You need to upgrade your Flash Player The theme of this blog is not only and obviously space, but in particular “terrestrial worlds”, places that tend to have surfaces on which one could walk or at least attach oneself to. These places sometimes also have other earth-like familiar features such as atmospheres, weather, volcanos, geysers and perhaps, we are finding, even exotic oceans, rivers or lakes that are not necessarily made of familiar materials we are used to here at home. The second theme is imagery. Occasionally I do some retouching of images when needed if an image is incomplete or sometimes “dirty” or noisy. I will attempt to correct image shortcomings based upon other images or well-accepted presumed attributes. When this is done, notes will be offered as to what was added, why and sometimes how it was done. This way no one should ever wonder if something they are looking at is real or photoshop.

Cassini to Go Geyser Diving?

Recent Image of Plumes at Enceladus

There has been a plan for Cassini to make a close flyby of Saturn’s moon Enceladus early next year. The plan was that while Cassini is doing its usual orbiting of Saturn, that it would be tweaked to come within about 1000 km of the small icy moon and make observations. But that plan may be revised soon to include what would likely be the most dangerous maneuver Cassini has made since its orbit insertion and passing through the ring-plane.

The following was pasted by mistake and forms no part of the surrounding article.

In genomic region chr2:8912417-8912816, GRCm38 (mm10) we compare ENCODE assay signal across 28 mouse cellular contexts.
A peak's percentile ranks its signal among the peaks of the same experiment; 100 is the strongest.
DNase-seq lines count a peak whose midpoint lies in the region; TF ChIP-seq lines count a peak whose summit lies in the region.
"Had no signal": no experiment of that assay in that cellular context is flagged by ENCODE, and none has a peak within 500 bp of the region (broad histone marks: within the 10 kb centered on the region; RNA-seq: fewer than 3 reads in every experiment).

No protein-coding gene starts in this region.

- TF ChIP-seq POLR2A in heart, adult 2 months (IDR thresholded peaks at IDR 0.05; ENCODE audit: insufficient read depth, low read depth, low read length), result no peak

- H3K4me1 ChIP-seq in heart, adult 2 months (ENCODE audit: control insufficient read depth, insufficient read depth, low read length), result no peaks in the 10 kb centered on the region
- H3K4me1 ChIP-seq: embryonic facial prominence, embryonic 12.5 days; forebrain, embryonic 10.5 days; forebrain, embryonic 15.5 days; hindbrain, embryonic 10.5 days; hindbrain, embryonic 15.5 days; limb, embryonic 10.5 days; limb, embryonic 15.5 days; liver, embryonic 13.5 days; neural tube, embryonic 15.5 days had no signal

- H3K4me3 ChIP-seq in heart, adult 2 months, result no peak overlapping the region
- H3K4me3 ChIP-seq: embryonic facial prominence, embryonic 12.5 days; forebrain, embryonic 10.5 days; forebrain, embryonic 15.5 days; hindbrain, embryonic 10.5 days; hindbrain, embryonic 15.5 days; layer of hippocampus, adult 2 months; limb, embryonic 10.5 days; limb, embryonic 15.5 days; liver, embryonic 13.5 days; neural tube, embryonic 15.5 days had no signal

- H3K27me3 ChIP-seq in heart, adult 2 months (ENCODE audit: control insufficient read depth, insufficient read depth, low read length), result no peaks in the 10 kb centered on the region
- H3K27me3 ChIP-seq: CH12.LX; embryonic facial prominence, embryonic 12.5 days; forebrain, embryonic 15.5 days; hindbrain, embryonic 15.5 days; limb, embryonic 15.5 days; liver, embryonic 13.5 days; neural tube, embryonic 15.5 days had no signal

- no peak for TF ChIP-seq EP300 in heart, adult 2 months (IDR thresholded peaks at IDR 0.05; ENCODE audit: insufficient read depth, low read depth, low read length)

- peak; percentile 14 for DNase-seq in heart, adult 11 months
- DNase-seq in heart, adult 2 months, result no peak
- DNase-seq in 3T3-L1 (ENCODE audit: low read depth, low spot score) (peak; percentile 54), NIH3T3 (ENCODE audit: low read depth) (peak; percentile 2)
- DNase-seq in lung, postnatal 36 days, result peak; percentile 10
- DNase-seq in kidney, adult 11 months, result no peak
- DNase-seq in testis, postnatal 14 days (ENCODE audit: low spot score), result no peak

The new plan is for Cassini to pass within 30 km of the surface of Enceladus… which is in itself an impressive move. What makes this even more daring is that the path should take the probe straight through one of the moon’s many geysers in its southern region. To survive what will likely be a barrage to tiny particles coming from these plumes, the cameras will be facing away from this activity as the body of Cassini itself (which is fortified with a protective shell) should take the brunt of the damage. After this most dangerous phase the cameras will capture details of the geysers and Enceladus itself as the probe moves safely away from the body. Additionally, this close plunge should also allow other instruments on Cassini to get a good scent of these materials as well and should be able to accurately describe what exactly is coming out of the geysers.

Should this plan be adopted, the event is scheduled for March of 2008.

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